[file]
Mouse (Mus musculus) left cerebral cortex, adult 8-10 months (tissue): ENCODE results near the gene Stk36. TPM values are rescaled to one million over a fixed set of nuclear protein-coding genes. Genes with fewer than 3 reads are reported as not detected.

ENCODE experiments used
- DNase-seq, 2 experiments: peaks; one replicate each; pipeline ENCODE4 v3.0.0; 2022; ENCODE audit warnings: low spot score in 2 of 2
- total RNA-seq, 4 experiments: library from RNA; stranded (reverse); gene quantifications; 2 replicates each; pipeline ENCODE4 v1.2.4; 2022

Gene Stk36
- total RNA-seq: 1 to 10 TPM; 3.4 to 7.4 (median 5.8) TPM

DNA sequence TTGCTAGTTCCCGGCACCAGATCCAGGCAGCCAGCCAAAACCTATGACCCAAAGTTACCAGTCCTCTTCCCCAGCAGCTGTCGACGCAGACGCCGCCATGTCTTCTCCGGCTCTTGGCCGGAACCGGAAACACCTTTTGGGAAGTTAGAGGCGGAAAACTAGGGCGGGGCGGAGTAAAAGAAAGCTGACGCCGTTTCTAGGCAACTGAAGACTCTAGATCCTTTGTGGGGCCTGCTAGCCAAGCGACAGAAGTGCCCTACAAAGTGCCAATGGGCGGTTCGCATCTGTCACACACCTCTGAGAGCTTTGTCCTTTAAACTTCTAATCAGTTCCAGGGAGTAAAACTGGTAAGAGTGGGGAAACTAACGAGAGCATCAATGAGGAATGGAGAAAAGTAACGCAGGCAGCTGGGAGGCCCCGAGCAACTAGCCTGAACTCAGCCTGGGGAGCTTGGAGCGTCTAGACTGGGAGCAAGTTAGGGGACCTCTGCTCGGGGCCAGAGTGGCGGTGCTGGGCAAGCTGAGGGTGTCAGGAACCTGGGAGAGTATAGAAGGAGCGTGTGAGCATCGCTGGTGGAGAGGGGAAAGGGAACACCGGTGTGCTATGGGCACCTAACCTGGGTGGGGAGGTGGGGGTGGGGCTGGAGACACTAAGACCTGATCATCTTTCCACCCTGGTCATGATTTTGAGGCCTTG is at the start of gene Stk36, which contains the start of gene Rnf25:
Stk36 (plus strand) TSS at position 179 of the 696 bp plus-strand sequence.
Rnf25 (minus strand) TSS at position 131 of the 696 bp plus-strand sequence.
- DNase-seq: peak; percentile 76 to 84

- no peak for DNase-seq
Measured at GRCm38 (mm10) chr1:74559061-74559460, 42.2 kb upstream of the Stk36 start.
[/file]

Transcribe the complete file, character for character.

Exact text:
Mouse (Mus musculus) left cerebral cortex, adult 8-10 months (tissue): ENCODE results near the gene Stk36. TPM values are rescaled to one million over a fixed set of nuclear protein-coding genes. Genes with fewer than 3 reads are reported as not detected.

ENCODE experiments used
- DNase-seq, 2 experiments: peaks; one replicate each; pipeline ENCODE4 v3.0.0; 2022; ENCODE audit warnings: low spot score in 2 of 2
- total RNA-seq, 4 experiments: library from RNA; stranded (reverse); gene quantifications; 2 replicates each; pipeline ENCODE4 v1.2.4; 2022

Gene Stk36
- total RNA-seq: 1 to 10 TPM; 3.4 to 7.4 (median 5.8) TPM

DNA sequence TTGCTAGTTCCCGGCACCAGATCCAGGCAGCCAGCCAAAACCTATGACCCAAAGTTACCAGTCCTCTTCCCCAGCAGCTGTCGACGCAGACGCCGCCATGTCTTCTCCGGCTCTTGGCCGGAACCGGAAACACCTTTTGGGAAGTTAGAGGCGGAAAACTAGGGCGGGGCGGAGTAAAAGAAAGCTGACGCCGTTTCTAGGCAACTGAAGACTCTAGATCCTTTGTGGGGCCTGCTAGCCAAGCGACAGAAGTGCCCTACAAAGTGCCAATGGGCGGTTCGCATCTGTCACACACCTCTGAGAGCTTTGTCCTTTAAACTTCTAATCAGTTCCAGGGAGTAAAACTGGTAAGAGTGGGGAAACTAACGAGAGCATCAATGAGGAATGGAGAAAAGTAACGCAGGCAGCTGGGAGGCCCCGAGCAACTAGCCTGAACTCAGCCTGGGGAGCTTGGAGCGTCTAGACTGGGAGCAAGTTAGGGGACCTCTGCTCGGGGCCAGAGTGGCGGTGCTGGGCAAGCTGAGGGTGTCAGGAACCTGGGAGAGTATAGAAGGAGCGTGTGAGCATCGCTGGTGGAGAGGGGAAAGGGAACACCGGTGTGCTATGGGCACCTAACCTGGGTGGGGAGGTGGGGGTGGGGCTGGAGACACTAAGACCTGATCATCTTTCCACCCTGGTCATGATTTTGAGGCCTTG is at the start of gene Stk36, which contains the start of gene Rnf25:
Stk36 (plus strand) TSS at position 179 of the 696 bp plus-strand sequence.
Rnf25 (minus strand) TSS at position 131 of the 696 bp plus-strand sequence.
- DNase-seq: peak; percentile 76 to 84

- no peak for DNase-seq
Measured at GRCm38 (mm10) chr1:74559061-74559460, 42.2 kb upstream of the Stk36 start.